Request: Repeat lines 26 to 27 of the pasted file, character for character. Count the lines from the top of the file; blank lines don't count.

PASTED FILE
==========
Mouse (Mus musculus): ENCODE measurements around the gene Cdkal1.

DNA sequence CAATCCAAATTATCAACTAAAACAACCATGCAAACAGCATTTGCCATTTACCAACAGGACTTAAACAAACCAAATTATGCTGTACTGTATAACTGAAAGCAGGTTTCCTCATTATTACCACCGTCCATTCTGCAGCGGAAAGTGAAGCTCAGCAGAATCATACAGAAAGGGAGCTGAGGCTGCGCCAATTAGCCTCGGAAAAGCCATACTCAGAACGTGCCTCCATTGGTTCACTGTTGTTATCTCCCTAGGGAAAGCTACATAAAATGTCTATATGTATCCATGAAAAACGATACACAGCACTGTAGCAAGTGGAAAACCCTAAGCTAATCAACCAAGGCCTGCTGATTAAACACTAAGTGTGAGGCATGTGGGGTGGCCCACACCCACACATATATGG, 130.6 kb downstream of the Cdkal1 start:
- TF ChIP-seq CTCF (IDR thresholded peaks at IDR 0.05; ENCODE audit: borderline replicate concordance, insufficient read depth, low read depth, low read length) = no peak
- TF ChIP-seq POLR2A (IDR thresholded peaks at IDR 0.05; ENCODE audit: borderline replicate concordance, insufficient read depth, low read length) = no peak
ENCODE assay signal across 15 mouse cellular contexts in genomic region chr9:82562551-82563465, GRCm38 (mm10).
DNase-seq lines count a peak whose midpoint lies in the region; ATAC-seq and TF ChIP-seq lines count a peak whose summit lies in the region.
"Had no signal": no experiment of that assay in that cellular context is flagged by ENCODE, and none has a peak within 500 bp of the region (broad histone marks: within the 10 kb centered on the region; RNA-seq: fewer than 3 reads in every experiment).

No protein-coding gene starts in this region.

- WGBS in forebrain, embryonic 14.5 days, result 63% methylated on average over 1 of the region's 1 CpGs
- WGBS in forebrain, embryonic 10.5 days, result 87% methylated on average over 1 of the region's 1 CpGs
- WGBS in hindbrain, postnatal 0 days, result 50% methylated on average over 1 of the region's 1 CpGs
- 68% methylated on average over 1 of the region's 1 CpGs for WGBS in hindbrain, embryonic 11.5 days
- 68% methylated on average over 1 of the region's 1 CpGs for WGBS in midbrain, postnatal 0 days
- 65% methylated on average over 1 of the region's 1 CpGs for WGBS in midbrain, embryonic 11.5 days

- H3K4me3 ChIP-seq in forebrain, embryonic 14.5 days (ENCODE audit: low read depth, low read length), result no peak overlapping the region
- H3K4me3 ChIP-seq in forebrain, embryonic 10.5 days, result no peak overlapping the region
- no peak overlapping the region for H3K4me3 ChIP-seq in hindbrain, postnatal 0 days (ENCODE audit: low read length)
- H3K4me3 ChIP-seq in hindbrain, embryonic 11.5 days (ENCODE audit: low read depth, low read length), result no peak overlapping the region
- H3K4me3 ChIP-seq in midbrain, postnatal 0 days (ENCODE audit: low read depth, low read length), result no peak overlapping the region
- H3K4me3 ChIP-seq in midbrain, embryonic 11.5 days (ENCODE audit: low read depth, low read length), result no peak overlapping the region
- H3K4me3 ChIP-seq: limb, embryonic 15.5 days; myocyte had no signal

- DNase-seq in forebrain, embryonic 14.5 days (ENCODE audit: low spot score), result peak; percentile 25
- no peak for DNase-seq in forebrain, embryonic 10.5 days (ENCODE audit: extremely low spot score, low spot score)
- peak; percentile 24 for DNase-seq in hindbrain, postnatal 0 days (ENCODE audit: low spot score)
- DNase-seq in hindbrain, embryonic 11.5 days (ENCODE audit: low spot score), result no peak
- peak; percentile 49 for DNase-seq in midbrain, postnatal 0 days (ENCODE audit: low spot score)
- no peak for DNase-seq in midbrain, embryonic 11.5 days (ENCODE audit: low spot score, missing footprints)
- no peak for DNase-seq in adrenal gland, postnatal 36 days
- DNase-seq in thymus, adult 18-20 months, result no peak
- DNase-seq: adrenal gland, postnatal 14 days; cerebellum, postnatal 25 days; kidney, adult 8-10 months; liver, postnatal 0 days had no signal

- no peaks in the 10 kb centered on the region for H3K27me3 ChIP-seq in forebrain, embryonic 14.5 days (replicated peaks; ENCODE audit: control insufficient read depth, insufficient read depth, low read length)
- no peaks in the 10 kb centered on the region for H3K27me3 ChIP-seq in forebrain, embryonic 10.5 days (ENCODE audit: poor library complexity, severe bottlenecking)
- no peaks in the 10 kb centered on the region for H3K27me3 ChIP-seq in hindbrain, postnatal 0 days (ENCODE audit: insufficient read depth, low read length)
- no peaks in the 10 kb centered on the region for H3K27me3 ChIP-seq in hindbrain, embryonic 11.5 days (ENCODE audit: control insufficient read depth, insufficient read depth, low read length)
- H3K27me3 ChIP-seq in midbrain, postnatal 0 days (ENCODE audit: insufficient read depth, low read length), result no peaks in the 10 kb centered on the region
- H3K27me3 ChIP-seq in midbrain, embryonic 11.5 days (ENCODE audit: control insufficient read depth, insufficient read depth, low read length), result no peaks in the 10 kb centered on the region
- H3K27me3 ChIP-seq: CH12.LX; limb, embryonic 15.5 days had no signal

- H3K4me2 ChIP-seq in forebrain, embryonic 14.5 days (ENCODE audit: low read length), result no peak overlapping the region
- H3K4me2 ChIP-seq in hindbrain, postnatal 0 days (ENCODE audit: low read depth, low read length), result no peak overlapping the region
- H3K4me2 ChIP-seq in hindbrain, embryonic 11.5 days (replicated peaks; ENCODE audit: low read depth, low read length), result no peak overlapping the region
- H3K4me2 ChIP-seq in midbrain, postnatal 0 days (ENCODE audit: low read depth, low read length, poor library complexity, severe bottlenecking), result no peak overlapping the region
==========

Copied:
- peak; percentile 49 for DNase-seq in midbrain, postnatal 0 days (ENCODE audit: low spot score)
- no peak for DNase-seq in midbrain, embryonic 11.5 days (ENCODE audit: low spot score, missing footprints)